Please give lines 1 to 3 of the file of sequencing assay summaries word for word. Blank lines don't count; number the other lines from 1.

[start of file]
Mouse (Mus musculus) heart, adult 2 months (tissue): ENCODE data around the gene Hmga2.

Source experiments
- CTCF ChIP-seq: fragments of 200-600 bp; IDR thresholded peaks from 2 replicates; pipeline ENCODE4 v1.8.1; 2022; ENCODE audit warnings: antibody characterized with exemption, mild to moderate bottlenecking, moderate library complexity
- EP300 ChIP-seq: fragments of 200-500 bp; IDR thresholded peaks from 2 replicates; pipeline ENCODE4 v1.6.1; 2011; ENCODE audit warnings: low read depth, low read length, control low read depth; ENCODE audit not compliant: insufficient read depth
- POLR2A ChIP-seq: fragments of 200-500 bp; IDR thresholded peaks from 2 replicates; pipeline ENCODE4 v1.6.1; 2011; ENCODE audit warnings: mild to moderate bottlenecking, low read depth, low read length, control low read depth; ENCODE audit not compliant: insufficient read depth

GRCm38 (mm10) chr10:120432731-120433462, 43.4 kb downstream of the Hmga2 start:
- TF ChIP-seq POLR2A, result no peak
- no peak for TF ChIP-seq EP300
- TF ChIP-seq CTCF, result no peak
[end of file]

Mouse (Mus musculus) heart, adult 2 months (tissue): ENCODE data around the gene Hmga2.

Source experiments
- CTCF ChIP-seq: fragments of 200-600 bp; IDR thresholded peaks from 2 replicates; pipeline ENCODE4 v1.8.1; 2022; ENCODE audit warnings: antibody characterized with exemption, mild to moderate bottlenecking, moderate library complexity